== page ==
Halve Meat Consumption, Scientists Urge Rich World
By Fiona Harvey, The Guardian
People in the rich world should become "demitarians" — eating half as much meat as usual, while stopping short of giving it up — in order to avoid severe environmental damage, scientists have urged, in the clearest picture yet of how farming practices are destroying the natural world.
They said the horsemeat scandal had uncovered the dark side of our lust for meat, which has fueled a trade in undocumented livestock and mislabeled cheap ready meals. "There is a food chain risk," said Prof Mark Sutton, who coined the term demitarian and is lead author of a U.N. Environment Programme (UNEP) study published on Monday. "Now is a good time to talk to people about this."
Beef carcasses at a wholesale meat market in Paris.
Credit: Francois Mori/AP.
The quest for ever cheaper meat in the past few decades — most people even in rich countries ate significantly less meat one and two generations ago — has resulted in a massive expansion of intensively farmed livestock. This has diverted vast quantities of grain from human to animal consumption, requiring intensive use of fertilizers, pesticides, and herbicides and, according to the UNEP report, "caused a web of water and air pollution that is damaging human health". The run-off from these chemicals is creating dead zones in the seas, causing toxic algal blooms and killing fish, while some are threatening bees, amphibians and sensitive ecosystems. "The attention this meat scare has drawn [highlights] poor quality meat. It shows society must think about livestock and food choices much more, for the environment and health," said Sutton.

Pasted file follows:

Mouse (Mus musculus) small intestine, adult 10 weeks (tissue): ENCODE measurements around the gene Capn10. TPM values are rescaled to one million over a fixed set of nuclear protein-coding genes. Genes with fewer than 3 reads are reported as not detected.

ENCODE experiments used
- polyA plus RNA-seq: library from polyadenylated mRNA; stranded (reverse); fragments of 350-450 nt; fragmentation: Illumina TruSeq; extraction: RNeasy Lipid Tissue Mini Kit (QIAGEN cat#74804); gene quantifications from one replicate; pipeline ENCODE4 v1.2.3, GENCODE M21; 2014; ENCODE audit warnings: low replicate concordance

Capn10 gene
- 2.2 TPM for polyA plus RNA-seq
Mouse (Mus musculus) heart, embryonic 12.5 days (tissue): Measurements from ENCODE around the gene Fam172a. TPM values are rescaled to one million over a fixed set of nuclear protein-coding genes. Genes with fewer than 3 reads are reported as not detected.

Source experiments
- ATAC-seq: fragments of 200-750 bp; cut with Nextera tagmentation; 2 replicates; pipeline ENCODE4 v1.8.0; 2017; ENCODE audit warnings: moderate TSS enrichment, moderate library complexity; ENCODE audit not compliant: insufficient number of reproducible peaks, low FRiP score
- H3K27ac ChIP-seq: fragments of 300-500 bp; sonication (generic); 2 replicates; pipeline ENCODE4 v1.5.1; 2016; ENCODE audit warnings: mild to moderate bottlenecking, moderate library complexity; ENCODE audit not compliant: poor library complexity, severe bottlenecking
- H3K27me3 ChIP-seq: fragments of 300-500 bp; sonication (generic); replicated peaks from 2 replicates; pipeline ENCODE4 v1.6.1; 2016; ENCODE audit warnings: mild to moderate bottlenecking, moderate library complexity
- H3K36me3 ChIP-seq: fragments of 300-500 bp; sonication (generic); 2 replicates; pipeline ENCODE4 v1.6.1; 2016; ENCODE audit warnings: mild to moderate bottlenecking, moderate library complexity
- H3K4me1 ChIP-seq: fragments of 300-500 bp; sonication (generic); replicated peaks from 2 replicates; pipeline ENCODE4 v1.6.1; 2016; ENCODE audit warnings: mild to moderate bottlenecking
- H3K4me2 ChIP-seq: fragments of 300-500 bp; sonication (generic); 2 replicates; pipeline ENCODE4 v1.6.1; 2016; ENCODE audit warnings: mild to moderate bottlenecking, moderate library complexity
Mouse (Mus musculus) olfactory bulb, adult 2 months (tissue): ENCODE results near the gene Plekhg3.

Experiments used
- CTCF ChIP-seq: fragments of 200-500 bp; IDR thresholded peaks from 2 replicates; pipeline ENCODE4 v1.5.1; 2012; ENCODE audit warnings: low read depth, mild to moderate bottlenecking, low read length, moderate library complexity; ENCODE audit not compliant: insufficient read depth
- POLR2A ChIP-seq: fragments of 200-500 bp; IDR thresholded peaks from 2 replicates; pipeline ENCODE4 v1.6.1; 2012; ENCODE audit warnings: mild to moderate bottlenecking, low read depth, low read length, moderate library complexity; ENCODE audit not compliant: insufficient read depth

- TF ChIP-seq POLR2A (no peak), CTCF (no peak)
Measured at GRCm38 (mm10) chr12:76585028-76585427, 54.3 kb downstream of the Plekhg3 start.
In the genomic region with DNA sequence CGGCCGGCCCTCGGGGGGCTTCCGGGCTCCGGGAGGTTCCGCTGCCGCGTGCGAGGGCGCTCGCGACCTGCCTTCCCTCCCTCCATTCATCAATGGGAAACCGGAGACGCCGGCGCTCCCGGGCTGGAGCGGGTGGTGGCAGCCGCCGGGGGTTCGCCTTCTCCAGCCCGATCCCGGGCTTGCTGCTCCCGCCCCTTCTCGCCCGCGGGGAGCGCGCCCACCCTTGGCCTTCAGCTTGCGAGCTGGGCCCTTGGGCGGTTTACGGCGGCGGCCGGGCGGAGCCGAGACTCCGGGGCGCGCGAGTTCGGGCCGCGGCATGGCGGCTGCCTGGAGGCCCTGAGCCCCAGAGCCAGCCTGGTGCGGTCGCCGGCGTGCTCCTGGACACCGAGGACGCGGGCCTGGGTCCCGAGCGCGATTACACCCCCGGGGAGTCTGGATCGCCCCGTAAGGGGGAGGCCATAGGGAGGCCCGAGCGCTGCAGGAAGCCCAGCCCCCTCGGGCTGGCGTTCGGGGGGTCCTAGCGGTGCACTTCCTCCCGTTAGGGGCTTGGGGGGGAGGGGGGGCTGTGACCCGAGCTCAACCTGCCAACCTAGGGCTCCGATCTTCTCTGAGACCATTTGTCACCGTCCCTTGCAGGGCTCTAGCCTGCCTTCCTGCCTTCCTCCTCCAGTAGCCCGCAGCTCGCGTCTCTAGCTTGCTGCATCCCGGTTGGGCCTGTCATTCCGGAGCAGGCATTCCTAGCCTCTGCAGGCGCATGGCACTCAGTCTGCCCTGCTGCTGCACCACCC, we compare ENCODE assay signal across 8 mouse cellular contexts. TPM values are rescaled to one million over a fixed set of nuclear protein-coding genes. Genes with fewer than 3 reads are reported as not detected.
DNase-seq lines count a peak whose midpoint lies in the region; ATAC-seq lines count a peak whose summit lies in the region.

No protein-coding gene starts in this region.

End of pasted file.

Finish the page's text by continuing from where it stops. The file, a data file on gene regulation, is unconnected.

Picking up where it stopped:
The answer, Sutton said, was more vegetables on the plate, and less animal protein. "Eat meat, but less often — make it special," he urged. "Portion size is key. Many portions are too big, more than you want to eat. Think about a change of culture that says, 'I like the taste, but I don't need so much of it.'"
By filling plates with vegetables as well as the meat, people will be better nourished. "Most people don't notice," he said, citing a recent U.N. event at which the chef used a third the amount of meat, more vegetables to make up for it, and more than 90 percent of guests were just as satisfied.
Sutton was speaking about the rich west, the U.S. and Europe in particular. He wants the change in diet to be pioneered in Europe, as the U.S. will be a tougher nut to crack. The U.N. scientists said people in poor countries should be allowed to increase their consumption of animal protein, which billions of people are lacking. But if that is so as not to cause environmental harm, the move to meat in the developing world must be balanced with a reduction in the amount consumed in developed countries.
Chicken and pork are likely to be the meats that cause less environmental damage in relative terms, though standards of welfare and the circumstances in which livestock are raised can make a big difference. "Chicken is one of the most efficient [meats] as it grows very quickly and you can collect the manure," said Sutton. Meat production accounts for 80 percent of the nitrogen and phosphorus used in farming, according to the UNEP report, entitled Our Nutrient World: The challenge to produce more food and energy with less pollution. These nutrients are produced at great expense globally, but most of them end up wasted through the animals' manure. In some areas of the world, the nutrients are in short supply, resulting in lower crop yields.
UNEP warned: "Unless action is taken, increases in pollution and per capita consumption of energy and animal products will exacerbate nutrient losses, pollution levels and land degradation, further threatening the quality of our water, air and soils, affecting climate and biodiversity."
The report also set out a variety of measures by which farming could be made more environmentally friendly, from simple steps such as storing fertilizers more securely and using them more sparingly, and capturing greenhouse gas emissions from their production. Nitrogen use could be cut by 20 million tonnes by 2020, saving £110 billion a year ($168 billion). Reusing waste, such as manure, and treating sewage using modern methods would also save hundreds of billions.
Reprinted with permission from The Guardian.